E-ISSN: 1996-1944
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  • 6
    Language: English
    In: Nanoscience and Nanotechnology Letters, 03/01/2013, Vol.4(3), pp.316-322
    Description: Using the Aerosol Through Plasma (A-T-P) method in conjunction with simple chemical techniques a variety of complex and novel nanoparticle architectures were created. A-T-P was used to make metal core/carbon shell nanoparticles (ca. 50 nm diameter) of Sn/Carbon, which have potential for application as high energy density battery anodes for hybrid and electric vehicles. The initial Sn/carbon particles formed in the plasma were found to reach high capacity values, however presented poor cycle life possibly due to Sn volume expansion during lithiation and consequent shell breakage. Nonetheless, A-T-P Sn-core/carbon-shell material treated in acidic solution to partially remove tin, hence create void space, Sn/void space/carbon, showed higher discharge capacity and greatly improved cycling performance.
    Keywords: Carbon ; Voids ; Electric Potential ; Tin ; Shells ; Nanoparticles ; Nanostructure ; Energy Density ; Miscellaneous Sciences (So);
    ISSN: 19414900
    E-ISSN: 19414919
    Source: CrossRef
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  • 7
    Language: English
    In: Journal of Advanced Oxidation Technologies, July 31, 2015, Vol.18(2), p.295(8)
    Description: Orange II decomposition was studied on a variety of iron/carbon supported catalysts and control studies of the supports alone (carbon), and iron/alumina (non-active support). Variables tested included the impact of UV radiation, inclusion of hydrogen peroxide, catalyst treatment methods (oven treated and plasma torch treated) and type of the support. Results obtained for Orange II degradation indicated that active sites on carbon are more active for the catalytic decomposition of Orange II molecules, than metal sites. Oven-treated iron catalysts showed higher OII removal than catalysts prepared by plasma torch due to the fact that iron blocks carbon catalytic sites. XRD experiment on the non-active support allowed concluding that the oxidation state of Fe on the catalyst is not the main factor in the photocatalytic degradation of Orange II.
    Keywords: Plasma Physics ; Hydrogen Peroxide ; Radiation (Physics)
    ISSN: 1203-8407
    E-ISSN: 23711175
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  • 8
    Language: English
    In: Fibers, 01 February 2016, Vol.4(1), p.9
    Description: This work aimed to identify and address the main challenges associated with fabricating large samples of carbon foams composed of interwoven networks of carbon nanofibers. Solutions to two difficulties related with the process of fabricating carbon foams, maximum foam size and catalyst cost, were developed. First, a simple physical method was invented to scale-up the constrained formation of fibrous nanostructures process (CoFFiN) to fabricate relatively large foams. Specifically, a gas deflector system capable of maintaining conditions supportive of carbon nanofiber foam growth throughout a relatively large mold was developed. ANSYS CFX models were used to simulate the gas flow paths with and without deflectors; the data generated proved to be a very useful tool for the deflector design. Second, a simple method for selectively leaching the Pd catalyst material trapped in the foam during growth was successfully tested. Multiple techniques, including scanning electron microscopy, surface area measurements, and mechanical testing, were employed to characterize the foams generated in this study. All results confirmed that the larger foam samples preserve the basic characteristics: their interwoven nanofiber microstructure forms a low-density tridimensional solid with viscoelastic behavior. Fiber growth mechanisms are also discussed. Larger samples of mechanically-robust carbon nanofiber foams will enable the use of these materials as strain sensors, shock absorbers, selective absorbents for environmental remediation and electrodes for energy storage devices, among other applications.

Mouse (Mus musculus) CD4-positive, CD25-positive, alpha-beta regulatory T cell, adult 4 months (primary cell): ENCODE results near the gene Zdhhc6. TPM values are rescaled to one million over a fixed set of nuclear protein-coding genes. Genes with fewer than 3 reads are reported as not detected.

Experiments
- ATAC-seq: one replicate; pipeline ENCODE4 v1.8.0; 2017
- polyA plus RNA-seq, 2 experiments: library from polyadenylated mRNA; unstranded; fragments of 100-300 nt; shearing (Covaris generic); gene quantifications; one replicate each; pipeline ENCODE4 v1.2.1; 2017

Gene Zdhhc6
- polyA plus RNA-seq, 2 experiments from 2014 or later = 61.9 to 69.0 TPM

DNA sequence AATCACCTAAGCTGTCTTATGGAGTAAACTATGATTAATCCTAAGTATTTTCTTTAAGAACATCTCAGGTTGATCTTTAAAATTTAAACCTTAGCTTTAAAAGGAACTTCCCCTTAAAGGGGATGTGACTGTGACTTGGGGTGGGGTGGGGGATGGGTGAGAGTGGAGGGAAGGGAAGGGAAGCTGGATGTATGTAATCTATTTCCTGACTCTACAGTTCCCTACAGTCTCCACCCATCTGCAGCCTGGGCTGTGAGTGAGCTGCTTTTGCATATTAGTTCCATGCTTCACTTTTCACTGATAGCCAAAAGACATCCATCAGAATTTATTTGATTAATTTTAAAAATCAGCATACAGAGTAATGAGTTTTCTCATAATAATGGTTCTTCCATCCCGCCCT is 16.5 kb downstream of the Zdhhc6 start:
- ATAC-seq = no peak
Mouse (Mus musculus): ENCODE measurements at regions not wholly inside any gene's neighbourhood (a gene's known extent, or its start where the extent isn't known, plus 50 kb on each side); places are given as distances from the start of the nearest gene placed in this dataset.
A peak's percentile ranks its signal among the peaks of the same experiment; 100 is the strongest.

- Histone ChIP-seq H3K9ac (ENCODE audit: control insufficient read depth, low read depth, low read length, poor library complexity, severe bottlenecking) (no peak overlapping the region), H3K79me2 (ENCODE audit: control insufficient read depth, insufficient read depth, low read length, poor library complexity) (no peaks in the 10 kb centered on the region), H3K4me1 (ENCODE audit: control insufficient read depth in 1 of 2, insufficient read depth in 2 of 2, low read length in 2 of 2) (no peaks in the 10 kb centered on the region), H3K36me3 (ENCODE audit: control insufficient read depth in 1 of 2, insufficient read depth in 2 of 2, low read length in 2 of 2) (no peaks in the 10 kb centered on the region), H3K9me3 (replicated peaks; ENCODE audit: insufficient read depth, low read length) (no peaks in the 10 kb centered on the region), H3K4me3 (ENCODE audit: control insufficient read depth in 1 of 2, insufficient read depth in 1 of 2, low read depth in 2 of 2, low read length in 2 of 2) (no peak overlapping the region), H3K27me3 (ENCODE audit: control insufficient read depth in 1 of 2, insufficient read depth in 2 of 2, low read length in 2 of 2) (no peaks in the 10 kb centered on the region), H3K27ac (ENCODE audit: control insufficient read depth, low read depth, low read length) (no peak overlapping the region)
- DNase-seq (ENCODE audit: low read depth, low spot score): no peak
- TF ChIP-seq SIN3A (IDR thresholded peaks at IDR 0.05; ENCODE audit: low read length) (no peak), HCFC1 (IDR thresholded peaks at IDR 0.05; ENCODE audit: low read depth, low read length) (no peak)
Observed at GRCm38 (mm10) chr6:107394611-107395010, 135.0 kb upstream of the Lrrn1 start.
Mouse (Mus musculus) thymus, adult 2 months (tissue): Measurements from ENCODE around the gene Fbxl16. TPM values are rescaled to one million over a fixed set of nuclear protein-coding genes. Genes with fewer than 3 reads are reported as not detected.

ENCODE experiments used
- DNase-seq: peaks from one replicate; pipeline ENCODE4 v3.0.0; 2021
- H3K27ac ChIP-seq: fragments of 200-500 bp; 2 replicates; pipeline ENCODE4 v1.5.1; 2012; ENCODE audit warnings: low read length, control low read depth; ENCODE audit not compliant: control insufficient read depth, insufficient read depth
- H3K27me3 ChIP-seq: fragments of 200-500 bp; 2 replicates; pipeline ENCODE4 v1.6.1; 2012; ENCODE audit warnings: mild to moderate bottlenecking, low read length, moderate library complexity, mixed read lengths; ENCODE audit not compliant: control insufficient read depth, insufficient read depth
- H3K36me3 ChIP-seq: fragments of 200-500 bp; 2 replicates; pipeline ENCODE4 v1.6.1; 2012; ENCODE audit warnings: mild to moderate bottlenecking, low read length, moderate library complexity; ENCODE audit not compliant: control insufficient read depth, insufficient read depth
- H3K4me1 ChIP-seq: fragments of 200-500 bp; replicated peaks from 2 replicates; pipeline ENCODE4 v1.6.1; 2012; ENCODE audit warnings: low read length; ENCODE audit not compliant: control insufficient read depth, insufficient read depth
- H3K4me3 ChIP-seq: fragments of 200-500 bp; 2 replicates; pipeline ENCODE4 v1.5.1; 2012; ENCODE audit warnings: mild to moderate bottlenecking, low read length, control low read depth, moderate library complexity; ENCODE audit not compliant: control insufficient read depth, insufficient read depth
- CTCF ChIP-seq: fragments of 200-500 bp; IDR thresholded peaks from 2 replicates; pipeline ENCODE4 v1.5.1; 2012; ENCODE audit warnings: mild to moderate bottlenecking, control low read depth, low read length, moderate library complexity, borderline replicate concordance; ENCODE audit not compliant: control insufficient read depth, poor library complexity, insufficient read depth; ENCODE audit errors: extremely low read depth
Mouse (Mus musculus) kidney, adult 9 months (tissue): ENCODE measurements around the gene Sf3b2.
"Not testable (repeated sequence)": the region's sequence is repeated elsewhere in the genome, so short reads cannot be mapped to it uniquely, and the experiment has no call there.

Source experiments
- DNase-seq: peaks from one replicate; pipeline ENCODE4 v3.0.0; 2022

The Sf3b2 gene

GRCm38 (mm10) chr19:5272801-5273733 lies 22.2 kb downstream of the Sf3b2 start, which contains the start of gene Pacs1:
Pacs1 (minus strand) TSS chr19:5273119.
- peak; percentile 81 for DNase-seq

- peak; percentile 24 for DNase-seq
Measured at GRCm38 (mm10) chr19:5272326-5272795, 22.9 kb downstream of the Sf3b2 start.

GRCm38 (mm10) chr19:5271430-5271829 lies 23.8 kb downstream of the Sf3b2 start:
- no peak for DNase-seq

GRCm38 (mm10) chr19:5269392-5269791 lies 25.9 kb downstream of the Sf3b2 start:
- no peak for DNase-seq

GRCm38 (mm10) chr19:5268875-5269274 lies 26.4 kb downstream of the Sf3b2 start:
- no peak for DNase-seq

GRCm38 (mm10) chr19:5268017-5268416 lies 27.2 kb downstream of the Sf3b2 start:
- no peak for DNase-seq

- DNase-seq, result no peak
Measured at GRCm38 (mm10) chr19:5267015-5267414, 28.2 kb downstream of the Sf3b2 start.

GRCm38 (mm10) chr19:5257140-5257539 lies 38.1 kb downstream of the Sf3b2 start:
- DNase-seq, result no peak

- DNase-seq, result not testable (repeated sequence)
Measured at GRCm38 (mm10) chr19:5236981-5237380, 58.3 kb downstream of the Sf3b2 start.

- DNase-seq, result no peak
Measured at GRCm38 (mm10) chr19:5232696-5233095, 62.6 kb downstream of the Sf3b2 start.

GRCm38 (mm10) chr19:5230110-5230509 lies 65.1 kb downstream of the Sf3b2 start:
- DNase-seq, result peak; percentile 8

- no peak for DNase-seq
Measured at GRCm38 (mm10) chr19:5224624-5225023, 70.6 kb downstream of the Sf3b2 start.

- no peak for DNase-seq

Keywords: Carbon Nanofibers ; Carbon Foam ; Engineering
    E-ISSN: 2079-6439
    Source: Directory of Open Access Journals (DOAJ)
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  • 9
    Language: English
    In: Nanoscience and Nanotechnology Letters, June 2009, Vol.1(2), pp.122-127
    Description: Carbon nanofilaments (CNFs) were grown on the surface of microscale carbon-fibers and glass fibers at low temperature using palladium as a catalyst to create multiscale fiber reinforcing structures with potential applications in structural composites. Employing a relatively new method, in which carbon structures are grown from fuel rich combustion mixtures on certain catalytic metals, multiscale filament structures were grown from ethylene/oxygen mixtures at 550 °C on commercial pitch carbon fibers and fiberglass. The filaments grew in different size distributions and distinct morphologies (whiskers and spirals) depending on the base fiber. Submicron fibers (ca. 200 nm) and spirals (ca. 50 nm) were dominating the grown species over the fiberglass substrate. Relatively short, densely spaced nanofilaments (ca. 10 nm), and a slightly less dense layer of larger (ca. 300 nm diameter) faster growing fibers were found to exist together to create a unique multiscale carbon structures over the pitch carbon fiber substrate. Transmission electron microscopy indicated poor crystallinity for the nanoscale carbon filaments grown on both pitch carbon fibers and fiberglass.
    Keywords: Carbon Fibers ; Fiber Glass ; Carbon Nanofibers ; Graphitic Structures ; Nanoropes ; Nanoropes
    ISSN: 1941-4900
    E-ISSN: 19414919
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  • 10
    Language: English
    In: Langmuir : the ACS journal of surfaces and colloids, 19 June 2007, Vol.23(13), pp.7055-64
    Description: Ceria-alumina particles of a wide variety of structures, from micrometer-sized hollow spheres to nanoparticles, were produced from aerosols of different natures, but all derived from nitrate salts passed through a low power (〈1000 W) atmospheric pressure plasma torch. The amount of water present with the nitrate salts was found to significantly affect the morphology of the resulting material. A model was proposed that explains the mechanism in which water acts as a blowing agent to create hollow metal oxide spheres that then shatter to form metal oxide nanoparticles. Further examination of the nanoparticles revealed that they display a core/shell morphology in which the core material is crystalline CeO2 and the shell material is amorphous Al2O3. These unique core/shell materials are interesting candidates for catalyst support materials with high thermal durability. In addition, experiments have shown that the nanoparticles can be readily converted into CeAlO3 perovskite.
    Keywords: Aerosol ; Aluminiumoxid ; Amorpher Stoff ; Atmosphärendruck ; Ceraluminat ; Ceroxid ; Hohlkugel ; Katalysatorträger ; Kern-Mantel-Struktur ; Kristalliner Stoff ; Mechanismus ; Mikrometerbereich ; Morphologie ; Nanopartikel ; Nitrat ; Perowskit ; Plasmabrenner ; Teilchengröße ; Thermische Stabilität ; Wassergehalt ; Chemistry;
    ISSN: 0743-7463
    E-ISSN: 15205827